Sadly, what you are unlikely to hear in articles about Stockbrokers switching firms is how the client portfolios of those Stockbrokers performed. The focus is generally on how much money the Stockbrokers made for themselves and their firms, which by definition comes out of their clients' returns. Another potential problem the SEC is evaluating is the question of whether Advisors that move have an incentive to boost their "production" just prior to the move to get a stronger package.

     How much is it worth to the brokerage industry to not have to meet a fiduciary standard? Since many of the brokers are public companies, we can actually get a good estimate from the analysts at some of those brokerage firms that are trained in making those kind of financial projections. There is one estimate in Trusted Adviser or Stock Pusher? Finance Bill May Not Settle It from the NYTimes (3/3/2010), which includes this very telling note - "Guy Moszkowski, a securities industry analyst at Bank of America Merrill Lynch, said that the impact of a fiduciary standard was hard to determine because it would depend on how tightly the rules were interpreted. But he said it could cost a firm like Morgan Stanley Smith Barney as much as $300 million, or about 6 to 7 percent of this year’s expected earnings, if the rules were tightly defined." So if you extrapolate to other public brokerage firms, it's easy to speculate that the brokerage industry makes $billions annually and brokers themselves make $billions more taking advantage of their option to sell their clients higher cost "suitable" products that may no be in their clients best interest.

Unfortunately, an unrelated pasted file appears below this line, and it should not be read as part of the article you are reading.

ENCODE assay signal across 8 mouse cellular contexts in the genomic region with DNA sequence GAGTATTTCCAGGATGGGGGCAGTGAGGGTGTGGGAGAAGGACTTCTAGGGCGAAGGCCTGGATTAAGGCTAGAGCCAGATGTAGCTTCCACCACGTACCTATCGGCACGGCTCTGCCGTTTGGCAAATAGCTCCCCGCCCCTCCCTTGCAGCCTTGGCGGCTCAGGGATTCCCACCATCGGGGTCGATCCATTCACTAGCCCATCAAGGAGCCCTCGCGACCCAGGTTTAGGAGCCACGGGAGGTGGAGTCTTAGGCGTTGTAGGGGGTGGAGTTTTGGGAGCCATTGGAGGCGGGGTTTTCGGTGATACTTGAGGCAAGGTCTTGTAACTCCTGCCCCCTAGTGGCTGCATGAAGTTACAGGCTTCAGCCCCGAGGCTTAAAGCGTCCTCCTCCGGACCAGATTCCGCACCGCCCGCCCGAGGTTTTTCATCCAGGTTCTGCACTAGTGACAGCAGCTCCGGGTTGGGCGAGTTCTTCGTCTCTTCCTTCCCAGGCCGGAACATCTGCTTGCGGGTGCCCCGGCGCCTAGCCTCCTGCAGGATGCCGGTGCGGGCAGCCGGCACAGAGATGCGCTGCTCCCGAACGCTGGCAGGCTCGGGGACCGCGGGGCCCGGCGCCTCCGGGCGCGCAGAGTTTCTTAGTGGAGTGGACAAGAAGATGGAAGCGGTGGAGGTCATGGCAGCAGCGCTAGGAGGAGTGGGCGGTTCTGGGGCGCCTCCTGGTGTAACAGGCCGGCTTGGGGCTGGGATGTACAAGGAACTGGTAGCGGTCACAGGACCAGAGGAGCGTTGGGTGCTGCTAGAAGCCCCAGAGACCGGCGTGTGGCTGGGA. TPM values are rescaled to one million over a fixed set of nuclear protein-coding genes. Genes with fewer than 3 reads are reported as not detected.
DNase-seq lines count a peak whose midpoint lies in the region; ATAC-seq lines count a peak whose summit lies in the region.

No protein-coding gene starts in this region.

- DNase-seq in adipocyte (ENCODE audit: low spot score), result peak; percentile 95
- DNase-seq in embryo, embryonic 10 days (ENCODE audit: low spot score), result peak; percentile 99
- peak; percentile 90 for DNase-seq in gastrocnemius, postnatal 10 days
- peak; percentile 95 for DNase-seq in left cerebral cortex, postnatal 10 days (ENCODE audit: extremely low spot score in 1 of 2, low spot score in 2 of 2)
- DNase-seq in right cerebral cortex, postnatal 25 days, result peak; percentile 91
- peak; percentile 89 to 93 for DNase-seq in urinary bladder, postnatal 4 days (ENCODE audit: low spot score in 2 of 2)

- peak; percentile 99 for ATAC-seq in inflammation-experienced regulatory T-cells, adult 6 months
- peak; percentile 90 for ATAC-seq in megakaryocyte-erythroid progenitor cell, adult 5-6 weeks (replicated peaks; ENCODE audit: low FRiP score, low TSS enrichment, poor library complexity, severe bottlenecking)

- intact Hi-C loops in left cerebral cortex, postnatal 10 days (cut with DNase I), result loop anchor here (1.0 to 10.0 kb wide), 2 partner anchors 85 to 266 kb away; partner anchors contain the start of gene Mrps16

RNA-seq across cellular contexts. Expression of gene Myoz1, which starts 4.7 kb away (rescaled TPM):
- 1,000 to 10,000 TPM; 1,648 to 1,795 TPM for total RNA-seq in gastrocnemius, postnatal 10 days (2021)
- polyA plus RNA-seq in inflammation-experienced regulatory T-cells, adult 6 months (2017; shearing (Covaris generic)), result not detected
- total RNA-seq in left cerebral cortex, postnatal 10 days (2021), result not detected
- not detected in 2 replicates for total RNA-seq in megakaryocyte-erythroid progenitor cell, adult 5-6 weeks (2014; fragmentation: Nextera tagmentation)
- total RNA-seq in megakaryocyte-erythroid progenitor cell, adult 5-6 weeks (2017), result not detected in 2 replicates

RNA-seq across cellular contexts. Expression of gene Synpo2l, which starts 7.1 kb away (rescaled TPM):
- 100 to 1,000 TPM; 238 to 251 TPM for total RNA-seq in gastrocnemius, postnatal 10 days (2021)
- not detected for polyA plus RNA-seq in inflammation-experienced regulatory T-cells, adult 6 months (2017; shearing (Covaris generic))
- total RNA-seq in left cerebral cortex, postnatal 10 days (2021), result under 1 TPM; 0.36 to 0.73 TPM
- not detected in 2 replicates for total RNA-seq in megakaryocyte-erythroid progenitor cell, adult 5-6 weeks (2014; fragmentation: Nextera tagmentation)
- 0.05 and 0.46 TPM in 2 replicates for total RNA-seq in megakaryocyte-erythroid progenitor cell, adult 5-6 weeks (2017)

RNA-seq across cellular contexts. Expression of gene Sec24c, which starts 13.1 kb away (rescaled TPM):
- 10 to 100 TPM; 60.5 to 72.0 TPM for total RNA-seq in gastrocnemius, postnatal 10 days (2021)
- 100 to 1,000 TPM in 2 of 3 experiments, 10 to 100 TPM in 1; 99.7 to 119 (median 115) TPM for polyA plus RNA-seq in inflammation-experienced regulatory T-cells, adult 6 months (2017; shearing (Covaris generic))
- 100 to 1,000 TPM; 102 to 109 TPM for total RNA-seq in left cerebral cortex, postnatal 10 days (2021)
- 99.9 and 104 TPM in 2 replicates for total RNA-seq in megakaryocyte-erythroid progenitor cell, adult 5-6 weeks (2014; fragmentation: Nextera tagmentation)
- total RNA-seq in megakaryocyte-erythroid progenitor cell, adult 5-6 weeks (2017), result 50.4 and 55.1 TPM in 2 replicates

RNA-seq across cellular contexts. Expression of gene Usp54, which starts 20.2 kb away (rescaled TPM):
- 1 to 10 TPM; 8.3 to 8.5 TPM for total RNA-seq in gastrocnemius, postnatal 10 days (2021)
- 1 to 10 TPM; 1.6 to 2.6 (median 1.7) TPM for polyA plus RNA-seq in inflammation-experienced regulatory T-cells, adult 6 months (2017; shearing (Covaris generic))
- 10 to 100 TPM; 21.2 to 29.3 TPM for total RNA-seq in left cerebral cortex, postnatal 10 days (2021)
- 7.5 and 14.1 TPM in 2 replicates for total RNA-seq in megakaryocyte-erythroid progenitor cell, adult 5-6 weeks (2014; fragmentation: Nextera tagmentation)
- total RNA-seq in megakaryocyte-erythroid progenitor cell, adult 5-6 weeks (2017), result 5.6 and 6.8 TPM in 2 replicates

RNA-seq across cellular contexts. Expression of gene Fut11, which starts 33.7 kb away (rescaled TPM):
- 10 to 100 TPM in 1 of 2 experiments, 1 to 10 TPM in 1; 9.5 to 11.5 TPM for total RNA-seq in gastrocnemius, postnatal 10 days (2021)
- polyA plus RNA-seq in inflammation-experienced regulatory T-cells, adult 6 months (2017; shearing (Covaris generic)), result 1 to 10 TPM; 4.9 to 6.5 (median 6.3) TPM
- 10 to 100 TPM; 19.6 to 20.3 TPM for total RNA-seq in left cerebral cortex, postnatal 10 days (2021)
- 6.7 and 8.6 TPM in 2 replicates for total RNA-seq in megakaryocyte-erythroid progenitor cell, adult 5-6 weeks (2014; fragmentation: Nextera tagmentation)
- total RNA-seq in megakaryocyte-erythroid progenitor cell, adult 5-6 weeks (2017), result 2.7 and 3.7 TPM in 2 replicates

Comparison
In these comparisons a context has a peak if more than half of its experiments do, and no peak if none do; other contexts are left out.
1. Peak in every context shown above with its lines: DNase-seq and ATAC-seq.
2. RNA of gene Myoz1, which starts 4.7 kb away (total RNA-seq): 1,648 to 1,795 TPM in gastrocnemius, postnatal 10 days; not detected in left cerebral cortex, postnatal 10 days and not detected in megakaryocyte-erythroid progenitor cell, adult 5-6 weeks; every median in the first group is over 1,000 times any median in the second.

Research and Studies

The primary reason to create a fiduciary rule is not to head off major scandals, it’s to stop the daily nickel-and-diming that costs investors millions of dollars a year. Pending SEC action, investors should take advice only from a broker or planner willing to be a fiduciary.
Jane Bryant Quinn in Will the SEC Force Your Broker to Behave? from Moneywatch (1/26/2011)

At the beginning of the last century, Americans rightly demanded that those who provide their health care meet the highest educational standards. But a decade into the 21st century, American investors have yet to demand the same from those who give them advice about their money. Indeed, standards are hardly high. To sell financial products, a person has only to pass a two-hour exam that covers basic investment products and laws. There are no educational requirements to become a financial adviser—not even a college degree. . . It’s time to take the next series of steps to improve the intellectual standards of practitioners in our industry and transform the typical financial adviser from one with a sales product in mind to one with a particular investor’s portfolio in mind.